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  • By Bob Baranowski, Hyland Levin LLP

Real estate and zoning hurdles facing legalized recreational marijuana retailers

The potential for legalized marijuana in New Jersey is an exciting prospect for many would-be marijuana entrepreneurs eager to become involved. However, a legalized and regulated marijuana industry presents significant real estate and land use challenges creating barriers to entry into this new field.

As of March 2, 2018, proposed legislation would legalize and regulate the purchase, sale, transportation, possession and use of recreational marijuana and create the Division of Marijuana Enforcement (“DME”) to oversee these activities. DME would be responsible for promulgating regulations to establish the maximum number of licensed marijuana retailers. The legislation would delegate authority to municipalities to enact ordinances governing the time, place, manner and number of marijuana establishments, or prohibit them altogether. Municipalities would have input on selection if the number of license applications to DME exceed its limit.

If municipalities do not prohibit marijuana establishments altogether, they will exercise their zoning and police power to regulate the location of these businesses. Some municipalities already have medical marijuana facilities within their borders due to the Compassionate Use Medical Marijuana Act, and some municipalities have already barred them. For example, Upper Freehold Township and Howell passed ordinances forbidding zoning approval for any use that violates federal law. These ordinances effectively prevent any marijuana use (even medical), since marijuana is still illegal federally. Other municipalities have utilized their zoning power to expressly prohibit medical dispensaries, or alternatively to permit them in industrial or commercial locations.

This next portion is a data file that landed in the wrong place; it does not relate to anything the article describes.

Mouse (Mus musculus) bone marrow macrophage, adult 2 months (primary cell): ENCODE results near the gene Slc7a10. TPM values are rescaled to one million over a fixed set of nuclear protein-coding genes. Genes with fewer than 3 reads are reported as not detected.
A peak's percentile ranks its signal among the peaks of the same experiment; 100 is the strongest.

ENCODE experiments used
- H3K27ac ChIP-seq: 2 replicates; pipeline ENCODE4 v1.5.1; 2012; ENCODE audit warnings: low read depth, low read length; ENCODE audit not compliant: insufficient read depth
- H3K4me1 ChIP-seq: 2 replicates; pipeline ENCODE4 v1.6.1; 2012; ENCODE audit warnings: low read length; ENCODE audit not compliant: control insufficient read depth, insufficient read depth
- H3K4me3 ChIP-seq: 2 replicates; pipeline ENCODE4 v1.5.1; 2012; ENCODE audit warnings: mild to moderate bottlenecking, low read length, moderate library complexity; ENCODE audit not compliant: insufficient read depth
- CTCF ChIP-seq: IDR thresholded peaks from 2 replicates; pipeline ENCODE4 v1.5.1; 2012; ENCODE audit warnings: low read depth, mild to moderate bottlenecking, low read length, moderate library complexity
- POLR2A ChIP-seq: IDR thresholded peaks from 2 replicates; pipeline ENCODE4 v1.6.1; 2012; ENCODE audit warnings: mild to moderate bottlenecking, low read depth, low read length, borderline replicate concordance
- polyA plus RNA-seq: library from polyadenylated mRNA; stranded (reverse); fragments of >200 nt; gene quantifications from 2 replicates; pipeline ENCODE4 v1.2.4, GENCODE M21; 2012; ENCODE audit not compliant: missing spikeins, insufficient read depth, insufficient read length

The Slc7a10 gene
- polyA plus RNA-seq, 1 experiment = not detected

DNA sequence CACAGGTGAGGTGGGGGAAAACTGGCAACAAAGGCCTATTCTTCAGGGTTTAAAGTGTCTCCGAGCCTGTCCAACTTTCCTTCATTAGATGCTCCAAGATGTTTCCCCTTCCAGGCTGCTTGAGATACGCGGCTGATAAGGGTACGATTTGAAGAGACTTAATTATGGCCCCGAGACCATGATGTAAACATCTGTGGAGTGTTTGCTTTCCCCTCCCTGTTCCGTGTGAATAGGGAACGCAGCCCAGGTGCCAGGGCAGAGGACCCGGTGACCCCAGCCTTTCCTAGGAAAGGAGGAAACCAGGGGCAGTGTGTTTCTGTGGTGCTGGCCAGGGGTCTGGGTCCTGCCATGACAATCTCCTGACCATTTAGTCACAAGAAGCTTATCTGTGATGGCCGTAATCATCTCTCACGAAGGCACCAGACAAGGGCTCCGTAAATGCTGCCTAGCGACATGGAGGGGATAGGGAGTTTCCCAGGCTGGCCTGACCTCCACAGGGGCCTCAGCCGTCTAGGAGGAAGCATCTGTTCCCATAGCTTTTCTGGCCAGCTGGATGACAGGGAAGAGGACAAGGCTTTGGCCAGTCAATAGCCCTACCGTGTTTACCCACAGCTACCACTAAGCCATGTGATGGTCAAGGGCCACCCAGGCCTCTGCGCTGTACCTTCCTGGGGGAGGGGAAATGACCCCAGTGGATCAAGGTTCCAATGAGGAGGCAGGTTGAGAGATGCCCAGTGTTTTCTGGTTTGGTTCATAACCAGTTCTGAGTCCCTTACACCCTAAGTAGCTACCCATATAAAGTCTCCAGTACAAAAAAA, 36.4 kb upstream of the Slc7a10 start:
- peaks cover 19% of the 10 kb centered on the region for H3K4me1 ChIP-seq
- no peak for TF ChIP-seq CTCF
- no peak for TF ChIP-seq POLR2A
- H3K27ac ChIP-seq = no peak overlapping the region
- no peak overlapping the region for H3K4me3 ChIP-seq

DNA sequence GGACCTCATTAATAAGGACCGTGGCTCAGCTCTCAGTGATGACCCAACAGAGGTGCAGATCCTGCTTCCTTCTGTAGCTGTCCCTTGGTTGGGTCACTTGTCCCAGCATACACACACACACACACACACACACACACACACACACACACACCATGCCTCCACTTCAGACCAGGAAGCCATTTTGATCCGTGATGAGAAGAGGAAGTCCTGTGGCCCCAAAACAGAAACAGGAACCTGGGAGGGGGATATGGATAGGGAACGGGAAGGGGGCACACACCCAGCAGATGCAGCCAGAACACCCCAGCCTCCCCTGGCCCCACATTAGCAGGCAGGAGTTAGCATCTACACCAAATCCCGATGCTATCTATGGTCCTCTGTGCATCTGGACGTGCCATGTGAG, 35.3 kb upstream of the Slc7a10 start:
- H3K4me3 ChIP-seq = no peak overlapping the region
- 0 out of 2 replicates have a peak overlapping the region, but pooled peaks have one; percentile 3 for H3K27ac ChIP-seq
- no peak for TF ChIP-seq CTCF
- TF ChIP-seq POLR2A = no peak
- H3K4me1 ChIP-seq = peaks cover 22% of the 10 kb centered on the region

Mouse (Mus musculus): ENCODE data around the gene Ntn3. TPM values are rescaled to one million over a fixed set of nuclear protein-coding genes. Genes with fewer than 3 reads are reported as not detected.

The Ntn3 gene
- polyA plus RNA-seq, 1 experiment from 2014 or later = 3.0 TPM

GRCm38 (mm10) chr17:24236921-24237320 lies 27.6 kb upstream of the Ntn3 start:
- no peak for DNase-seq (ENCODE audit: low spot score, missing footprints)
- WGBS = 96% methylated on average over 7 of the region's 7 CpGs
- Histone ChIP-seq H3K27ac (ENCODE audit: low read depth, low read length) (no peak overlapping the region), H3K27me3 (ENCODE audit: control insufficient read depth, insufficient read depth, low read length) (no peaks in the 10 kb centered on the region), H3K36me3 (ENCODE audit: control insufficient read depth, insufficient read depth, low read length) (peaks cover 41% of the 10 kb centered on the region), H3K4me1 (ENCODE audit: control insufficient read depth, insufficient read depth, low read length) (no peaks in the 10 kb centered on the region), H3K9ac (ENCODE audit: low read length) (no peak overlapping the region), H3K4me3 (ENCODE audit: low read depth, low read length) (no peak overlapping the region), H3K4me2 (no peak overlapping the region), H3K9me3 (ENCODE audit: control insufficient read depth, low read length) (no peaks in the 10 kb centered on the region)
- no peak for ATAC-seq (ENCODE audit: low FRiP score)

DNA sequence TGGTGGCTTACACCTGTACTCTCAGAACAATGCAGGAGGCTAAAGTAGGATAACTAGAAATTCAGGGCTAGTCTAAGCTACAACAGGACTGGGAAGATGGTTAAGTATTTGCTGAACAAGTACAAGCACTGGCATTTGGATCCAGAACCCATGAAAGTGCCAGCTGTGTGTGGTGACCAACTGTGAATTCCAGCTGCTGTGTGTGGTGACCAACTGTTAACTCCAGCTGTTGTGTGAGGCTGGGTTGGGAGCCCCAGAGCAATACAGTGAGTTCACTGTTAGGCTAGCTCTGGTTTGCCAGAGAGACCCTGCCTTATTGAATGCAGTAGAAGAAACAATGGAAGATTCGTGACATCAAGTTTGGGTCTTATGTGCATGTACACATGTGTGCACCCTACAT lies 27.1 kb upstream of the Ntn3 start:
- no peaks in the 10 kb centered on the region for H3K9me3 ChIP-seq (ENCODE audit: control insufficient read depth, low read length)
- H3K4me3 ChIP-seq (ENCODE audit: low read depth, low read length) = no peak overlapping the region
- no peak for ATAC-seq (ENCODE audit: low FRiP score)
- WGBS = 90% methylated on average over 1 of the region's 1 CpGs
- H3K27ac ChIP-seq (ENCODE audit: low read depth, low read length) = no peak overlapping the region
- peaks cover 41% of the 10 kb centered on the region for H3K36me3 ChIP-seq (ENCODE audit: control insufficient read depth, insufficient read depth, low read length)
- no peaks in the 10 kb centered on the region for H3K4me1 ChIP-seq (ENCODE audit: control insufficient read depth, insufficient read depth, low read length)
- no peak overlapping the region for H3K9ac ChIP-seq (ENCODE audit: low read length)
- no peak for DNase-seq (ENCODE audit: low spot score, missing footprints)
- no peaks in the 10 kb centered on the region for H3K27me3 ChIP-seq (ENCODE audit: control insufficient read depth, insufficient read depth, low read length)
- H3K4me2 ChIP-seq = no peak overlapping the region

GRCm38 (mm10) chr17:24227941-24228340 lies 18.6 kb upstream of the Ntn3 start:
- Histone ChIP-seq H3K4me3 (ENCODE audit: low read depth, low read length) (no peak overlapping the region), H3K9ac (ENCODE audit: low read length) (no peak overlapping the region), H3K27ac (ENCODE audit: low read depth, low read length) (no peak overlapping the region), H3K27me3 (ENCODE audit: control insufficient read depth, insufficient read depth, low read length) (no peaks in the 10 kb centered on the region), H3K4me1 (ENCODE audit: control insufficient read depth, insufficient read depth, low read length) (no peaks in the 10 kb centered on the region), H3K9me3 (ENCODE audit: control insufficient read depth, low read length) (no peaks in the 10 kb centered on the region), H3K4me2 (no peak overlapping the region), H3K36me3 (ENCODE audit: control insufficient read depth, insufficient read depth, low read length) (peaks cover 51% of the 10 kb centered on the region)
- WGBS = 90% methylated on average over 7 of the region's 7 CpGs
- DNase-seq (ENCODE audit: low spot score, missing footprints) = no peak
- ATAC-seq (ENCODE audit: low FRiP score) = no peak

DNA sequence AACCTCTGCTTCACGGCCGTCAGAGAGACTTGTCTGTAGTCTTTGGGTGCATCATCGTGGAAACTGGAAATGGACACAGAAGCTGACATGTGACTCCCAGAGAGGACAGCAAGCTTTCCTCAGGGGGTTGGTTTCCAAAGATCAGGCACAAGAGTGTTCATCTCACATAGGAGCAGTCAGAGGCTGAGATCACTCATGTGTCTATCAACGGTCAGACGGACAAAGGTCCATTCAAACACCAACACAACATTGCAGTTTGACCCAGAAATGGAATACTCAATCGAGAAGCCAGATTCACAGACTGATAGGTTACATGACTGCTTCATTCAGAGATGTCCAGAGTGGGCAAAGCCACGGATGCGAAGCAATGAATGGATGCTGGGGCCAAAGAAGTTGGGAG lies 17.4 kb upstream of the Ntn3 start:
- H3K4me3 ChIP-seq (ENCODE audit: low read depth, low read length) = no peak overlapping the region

Municipalities may also use their zoning and police power to regulate the “time, place, manner and number of marijuana establishment operations.” Because New Jersey’s proposed legislation tracks language from Colorado’s Amendment 64, and because Colorado is a developed market, it’s useful to review how Colorado municipalities have handled these issues. In Denver, dispensaries cannot be located within 1,000 ft. of schools, childcare, drug rehab facilities and city-owned recreational facilities. The City of Thornton added “marijuana store” as a new land use, and established quadrants in the city, with one marijuana store allowed in each quadrant, to be 1,000 ft. from schools, 500 ft. from childcare, drug rehab facilities and 1,500 ft. from each other. Aurora limited the number of stores to 24, required them to be located within commercial or industrial districts and also required them to be located 1,000 ft. from schools and 500 ft. from hospitals/drug treatment centers.

Assuming future New Jersey marijuana retailers find suitable locations that meet zoning requirements, considering New Jersey’s dense population and prevalence of schools and other sensitive populations, prospective operators may find themselves limited to commercial or industrial zones due to logistics or zoning. Marijuana retailers and municipal planners will both need to consider master plans and municipal ordinances, as well as whether a retail location in an area populated by warehouses, industrial facilities and tractor trailers makes sense. There may also be challenges finding a leasable location, as landlord mortgage loan agreements typically prohibit activities on leased premises that violate federal law. An additional and perhaps most critical challenge will be to finance the purchase of a location based on the federal illegality of marijuana, as banks are reluctant to take deposits generated from marijuana sales, let alone finance a location in the marijuana business.

In what should be a highly competitive market, intrepid potential marijuana retailers should consider investigating their chosen municipality and potential locations well in advance, so they are prepared to secure a site, if and when legislation is enacted.

Bob Baranowski practices land use, environmental, eminent domain and real estate law with Hyland Levin LLP, a multidisciplinary law firm located in Marlton, NJ.

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